The ‘practice’ of raising brilliant kids
Theory is fine for the text books. But Steve and Jane offered up some ‘rules to live by’ to help guide every mom and dad that wants to have their child to end up speaking or living in The White House.
Have your child do the thinking, limit how much you do for them in solving a problem. If you are the person wrapping your head around the problem and solving it, your child isn’t.
Ask as many questions as they ask you. With the wealth of knowledge on the internet have them start looking up answers and doing research.
Get them involved with the right peer activities. If they have a competitive side, encourage them to compete on math team or debate team or art competitions. Winning in these type things boosts self esteem. Also, see what other higher level competitions exist. Often, the school may not even know about these other competition. Remember, you are you child’s best advocate and resource. Don’t wait for the school to present your child with opportunities
Model the result you want.
Build things and be creative! It’s not all crunching numbers.
Be involved and stay connected. Every day we ask our children what they did in school.
We also use the parent connect tool to always know how they are doing and to say on top of issues and challenges.
Set early expectations. Our kids know that they are going to college. They have known this since they were in elementary school. We have bookcases of college guides, books on best colleges, how to get in certain schools and other information. It’s a process that starts early.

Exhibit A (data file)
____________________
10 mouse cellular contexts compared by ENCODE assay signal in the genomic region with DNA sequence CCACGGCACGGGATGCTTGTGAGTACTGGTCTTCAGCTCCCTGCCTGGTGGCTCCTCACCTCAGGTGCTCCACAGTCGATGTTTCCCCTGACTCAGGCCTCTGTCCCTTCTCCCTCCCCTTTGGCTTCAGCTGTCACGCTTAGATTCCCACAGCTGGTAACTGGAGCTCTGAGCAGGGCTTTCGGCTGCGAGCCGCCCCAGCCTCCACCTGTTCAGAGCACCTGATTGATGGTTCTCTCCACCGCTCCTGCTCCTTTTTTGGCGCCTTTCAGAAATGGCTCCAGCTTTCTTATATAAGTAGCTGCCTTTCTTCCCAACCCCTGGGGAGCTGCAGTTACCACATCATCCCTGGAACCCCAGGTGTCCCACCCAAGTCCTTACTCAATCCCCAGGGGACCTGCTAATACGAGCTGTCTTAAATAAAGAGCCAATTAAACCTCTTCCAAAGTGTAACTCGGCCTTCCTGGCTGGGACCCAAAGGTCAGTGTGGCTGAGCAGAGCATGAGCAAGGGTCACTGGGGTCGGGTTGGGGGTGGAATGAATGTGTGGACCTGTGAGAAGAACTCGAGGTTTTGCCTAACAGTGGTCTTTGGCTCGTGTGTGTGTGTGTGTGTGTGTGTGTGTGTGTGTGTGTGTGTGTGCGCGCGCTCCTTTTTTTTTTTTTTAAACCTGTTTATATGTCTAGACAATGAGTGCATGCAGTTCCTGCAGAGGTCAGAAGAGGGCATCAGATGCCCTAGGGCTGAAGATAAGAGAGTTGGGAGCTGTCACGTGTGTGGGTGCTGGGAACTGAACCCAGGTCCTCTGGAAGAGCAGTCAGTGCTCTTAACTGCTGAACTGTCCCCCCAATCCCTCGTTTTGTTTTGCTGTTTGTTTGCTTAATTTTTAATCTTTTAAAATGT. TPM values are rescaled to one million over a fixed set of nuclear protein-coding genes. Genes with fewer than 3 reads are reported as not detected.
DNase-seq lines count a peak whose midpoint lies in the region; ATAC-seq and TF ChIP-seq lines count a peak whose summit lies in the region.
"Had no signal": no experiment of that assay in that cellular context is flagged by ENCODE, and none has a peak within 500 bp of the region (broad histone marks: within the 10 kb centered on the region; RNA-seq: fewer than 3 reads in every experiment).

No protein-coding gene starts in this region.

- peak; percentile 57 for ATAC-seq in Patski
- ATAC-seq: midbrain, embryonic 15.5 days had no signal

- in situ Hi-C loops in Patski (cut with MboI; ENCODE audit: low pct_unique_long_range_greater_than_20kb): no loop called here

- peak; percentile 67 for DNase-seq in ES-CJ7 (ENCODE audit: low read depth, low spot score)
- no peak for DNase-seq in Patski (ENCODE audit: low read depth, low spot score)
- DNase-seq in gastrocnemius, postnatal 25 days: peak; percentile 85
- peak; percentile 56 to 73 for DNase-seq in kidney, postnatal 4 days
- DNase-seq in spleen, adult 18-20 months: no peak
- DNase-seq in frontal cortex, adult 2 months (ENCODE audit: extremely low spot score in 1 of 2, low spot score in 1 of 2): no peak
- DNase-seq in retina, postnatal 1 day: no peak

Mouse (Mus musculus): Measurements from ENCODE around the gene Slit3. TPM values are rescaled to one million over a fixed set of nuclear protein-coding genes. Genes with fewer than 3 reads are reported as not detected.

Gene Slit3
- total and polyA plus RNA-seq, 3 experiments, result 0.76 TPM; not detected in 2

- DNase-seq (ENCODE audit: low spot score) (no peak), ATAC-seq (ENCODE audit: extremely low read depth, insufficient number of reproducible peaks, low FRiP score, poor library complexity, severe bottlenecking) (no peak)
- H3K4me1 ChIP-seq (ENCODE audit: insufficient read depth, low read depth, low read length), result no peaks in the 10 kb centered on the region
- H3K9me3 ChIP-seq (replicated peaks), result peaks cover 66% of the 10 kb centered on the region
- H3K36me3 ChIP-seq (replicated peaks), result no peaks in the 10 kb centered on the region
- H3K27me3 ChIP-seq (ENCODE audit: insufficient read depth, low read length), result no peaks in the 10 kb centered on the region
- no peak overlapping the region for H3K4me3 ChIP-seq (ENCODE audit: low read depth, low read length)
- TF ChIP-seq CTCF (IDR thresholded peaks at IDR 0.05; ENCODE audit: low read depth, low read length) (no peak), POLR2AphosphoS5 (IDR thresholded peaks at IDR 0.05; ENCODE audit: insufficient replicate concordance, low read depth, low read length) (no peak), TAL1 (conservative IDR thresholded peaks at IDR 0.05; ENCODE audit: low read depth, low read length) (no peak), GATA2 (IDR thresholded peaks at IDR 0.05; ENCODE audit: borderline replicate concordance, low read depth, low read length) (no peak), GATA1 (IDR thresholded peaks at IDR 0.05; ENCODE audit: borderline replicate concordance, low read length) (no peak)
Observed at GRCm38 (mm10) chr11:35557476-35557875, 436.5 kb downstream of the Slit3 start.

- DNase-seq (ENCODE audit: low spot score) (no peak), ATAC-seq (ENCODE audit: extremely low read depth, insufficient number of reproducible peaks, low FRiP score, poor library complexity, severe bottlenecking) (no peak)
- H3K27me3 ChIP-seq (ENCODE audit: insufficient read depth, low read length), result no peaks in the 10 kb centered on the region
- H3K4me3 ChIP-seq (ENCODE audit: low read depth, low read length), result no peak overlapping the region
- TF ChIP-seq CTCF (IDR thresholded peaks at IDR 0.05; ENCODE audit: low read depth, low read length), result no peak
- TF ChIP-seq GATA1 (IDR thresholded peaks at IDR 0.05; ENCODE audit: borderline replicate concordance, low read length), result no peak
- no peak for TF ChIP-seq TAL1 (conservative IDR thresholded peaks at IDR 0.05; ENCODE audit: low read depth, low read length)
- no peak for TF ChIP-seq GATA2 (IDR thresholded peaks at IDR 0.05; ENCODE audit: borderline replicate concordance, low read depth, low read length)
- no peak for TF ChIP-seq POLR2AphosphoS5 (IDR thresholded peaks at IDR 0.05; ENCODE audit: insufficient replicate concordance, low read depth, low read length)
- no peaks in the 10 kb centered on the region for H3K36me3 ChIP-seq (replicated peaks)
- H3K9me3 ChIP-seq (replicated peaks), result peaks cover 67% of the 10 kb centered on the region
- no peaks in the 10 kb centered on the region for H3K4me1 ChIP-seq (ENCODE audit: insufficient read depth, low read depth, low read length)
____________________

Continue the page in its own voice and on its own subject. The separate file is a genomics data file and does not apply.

Success needs to be a shared goal–shared by the family and celebrated by the family. If your child is finding success in an area that you may not be familiar with, you still must encourage and support them. Success brings confidence and your support means everything.
Live outside the box. Petty rules stifle creativity. You can tell you child to think outside of the box, but if you have boxed them in their entire life, they have no creative reference point to begin with.
Teach your kids that most problems in this world are really opportunities in disguise. Innovation comes from discontent. Start when your child is young and keep a list of problems to be pondered or solved. Then, when it is time to do a science fair or other project, you’re ready to go! That’s been very successful for both our children.
Unlocking the genius within?
It seems obvious to me that empowerment is central to this family. Throughout their lives, Jack and Luke’s parents provided the tools needed to unleash their creative potential. This was done, step by step, methodically – yet never in a stifling way. They provided the resources and their children stepped up to the challenge and discovered a worthy purpose. We are now all the beneficiaries of the Andrakas’ excellence in parenting – and for their impact on the world of science and medicine.
To date, Jack and Luke show no sign of slowing down! Jack is a sophomore at North county High school, however he has been spending a lot of time out of school with speaking engagements and working on his next project. Jack is very self disciplined and has been able to self study most of the material that he would be doing in the class room and keep up with the homework. He then takes the tests when he is in school. Jack is reviewing his options for finishing his high school and is being courted by colleges. Luke is a senior at North County High School, and will be graduated this June. He has been accepted by Virginia Tech in their engineering program where he plans to pursue a degree in materials engineering.